Adrenal incidentalomas: single centre review of hormonal and imaging results in 125 individuals.

A Theodoraki, B Khoo, S Perera, A Schwappach, A Hamda, M Vanderpump, PM Bouloux

Royal Free Hospital, Hampstead. London NW3 2PF

Background: Adrenal masses discovered incidentally during imaging studies (adrenal incidentalomas- AIs) are common and prompt investigations to exclude secretory lesions and malignancy. Uncertainty exists over the best management strategy of AI.

Objective: To monitor the current practice against the local protocol and existing guidelines; to identify the biochemical and imaging outcomes in a single centre cohort.

Methods: Retrospective review of medical records, biochemistry and imaging of all 125 patients referred to our centre between 2005 and 2009 with an AI.

Results: Out of the patients identified (56% women, mean age 62.2 years) 32% were referred by physicians, 30% by surgeons and 38% by General Practitioners. Most AIs were imaged at least once with CT scanning (91.2%), 82% were unilateral, average diameter on imaging was 20.4mm. Hounsfield Units were measured in 77% of those who had a CT scan done. Dedicated adrenal imaging was done in 72% cases, while in 24% non-dedicated adrenal scans were felt to characterise the lesion adequately.  87% of patients had at least one repeat scan done, with a 17 months mean interval between the first and the last scan. 5.5% of AIs increased ≥5mm in size on follow up, 7.8% decreased ≥5mm, while 86.7% remained unchanged. The increasing adenoma size prompted adrenalectomy in one patient only.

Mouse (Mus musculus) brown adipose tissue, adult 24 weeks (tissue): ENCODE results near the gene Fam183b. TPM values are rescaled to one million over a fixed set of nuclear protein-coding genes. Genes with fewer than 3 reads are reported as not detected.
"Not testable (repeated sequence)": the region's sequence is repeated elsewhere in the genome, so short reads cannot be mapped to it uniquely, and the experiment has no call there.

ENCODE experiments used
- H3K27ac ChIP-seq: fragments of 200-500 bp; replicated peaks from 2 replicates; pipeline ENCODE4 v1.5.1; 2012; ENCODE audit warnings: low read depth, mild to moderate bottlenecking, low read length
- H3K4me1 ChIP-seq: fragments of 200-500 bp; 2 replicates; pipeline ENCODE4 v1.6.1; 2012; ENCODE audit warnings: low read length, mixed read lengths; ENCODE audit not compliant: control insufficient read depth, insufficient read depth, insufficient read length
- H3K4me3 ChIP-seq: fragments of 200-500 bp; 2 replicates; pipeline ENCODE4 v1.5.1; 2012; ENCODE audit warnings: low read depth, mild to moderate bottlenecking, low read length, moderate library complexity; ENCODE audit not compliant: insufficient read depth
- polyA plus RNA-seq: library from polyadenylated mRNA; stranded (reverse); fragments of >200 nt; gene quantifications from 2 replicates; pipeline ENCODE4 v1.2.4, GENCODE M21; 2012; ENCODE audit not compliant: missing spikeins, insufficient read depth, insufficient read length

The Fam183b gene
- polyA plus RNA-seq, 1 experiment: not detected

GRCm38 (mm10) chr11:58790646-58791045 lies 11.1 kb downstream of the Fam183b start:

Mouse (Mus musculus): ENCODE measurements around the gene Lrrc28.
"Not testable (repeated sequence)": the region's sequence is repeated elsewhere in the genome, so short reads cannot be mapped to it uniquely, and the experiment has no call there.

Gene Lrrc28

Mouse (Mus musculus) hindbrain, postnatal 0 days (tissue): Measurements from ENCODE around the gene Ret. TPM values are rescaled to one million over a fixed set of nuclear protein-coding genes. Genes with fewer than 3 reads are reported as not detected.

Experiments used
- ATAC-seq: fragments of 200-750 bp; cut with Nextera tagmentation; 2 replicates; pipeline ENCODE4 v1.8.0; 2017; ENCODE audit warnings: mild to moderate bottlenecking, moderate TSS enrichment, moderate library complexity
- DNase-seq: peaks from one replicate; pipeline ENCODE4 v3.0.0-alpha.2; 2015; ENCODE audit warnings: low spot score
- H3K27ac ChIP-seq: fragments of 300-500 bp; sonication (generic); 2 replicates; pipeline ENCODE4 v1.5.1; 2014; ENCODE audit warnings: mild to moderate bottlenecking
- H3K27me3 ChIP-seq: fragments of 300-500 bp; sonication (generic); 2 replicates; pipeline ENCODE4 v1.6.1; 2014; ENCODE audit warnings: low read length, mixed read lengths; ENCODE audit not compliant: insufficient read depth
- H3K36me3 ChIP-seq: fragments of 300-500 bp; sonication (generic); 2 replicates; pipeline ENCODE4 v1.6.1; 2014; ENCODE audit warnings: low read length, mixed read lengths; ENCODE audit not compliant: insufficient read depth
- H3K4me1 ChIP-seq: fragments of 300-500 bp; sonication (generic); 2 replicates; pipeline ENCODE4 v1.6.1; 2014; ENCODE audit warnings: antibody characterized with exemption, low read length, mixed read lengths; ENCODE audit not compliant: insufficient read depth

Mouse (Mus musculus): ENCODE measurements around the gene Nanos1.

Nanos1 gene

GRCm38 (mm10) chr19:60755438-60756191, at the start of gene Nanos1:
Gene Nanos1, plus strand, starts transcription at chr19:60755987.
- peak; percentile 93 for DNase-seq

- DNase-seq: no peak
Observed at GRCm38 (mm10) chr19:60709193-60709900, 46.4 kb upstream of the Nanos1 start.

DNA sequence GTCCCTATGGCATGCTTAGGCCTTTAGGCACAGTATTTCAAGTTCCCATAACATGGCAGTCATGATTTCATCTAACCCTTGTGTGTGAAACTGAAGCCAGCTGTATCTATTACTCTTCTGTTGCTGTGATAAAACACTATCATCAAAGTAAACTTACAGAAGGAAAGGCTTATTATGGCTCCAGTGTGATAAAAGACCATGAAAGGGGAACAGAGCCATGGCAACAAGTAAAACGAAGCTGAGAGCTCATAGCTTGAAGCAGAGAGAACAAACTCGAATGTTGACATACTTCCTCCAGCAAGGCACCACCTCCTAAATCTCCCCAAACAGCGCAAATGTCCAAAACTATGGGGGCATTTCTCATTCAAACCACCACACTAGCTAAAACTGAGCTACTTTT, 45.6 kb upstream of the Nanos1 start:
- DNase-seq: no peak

Following our local protocol and including only patients who completed all the investigations (82%), 66% patients were diagnosed with non secretory benign adenomas, 2% primary hyperaldosteronism (one unilateral adenoma, one bilateral adrenal hyperplasia), 2% phaeochromocytoma, 2% adrenal metastasis, 5% other diagnosis. 24 patients (23%) failed to suppress on a low dose or overnight dexamethasone suppression test using a cut-off of 50nmol/L; of those 4 were diagnosed with adrenal Cushing’s, while 5 had false positive results. None of the remaining 15 patients had clinical features of Cushing’s syndrome and all but one had normal 24hr urinary free cortisol excretion.  Finally, 7 patients were found to have at least two abnormal tests of the HPA axis and were diagnosed with mild subclinical cortisol secretion. The use of a higher cut-off for post dexamethasone cortisol (83nmol/L) would exclude 4 of these patients, while the recommended by the NIH consensus cortisol cut-off (138nmol/L) would exclude all these patients but one.

Conclusion: The increase in size in AIs is uncommon. 11% of the AIs in our cohort were functional. Altering the post dexamethasone cut-off in accordance to published guidelines radically changes the performance of the suppression test.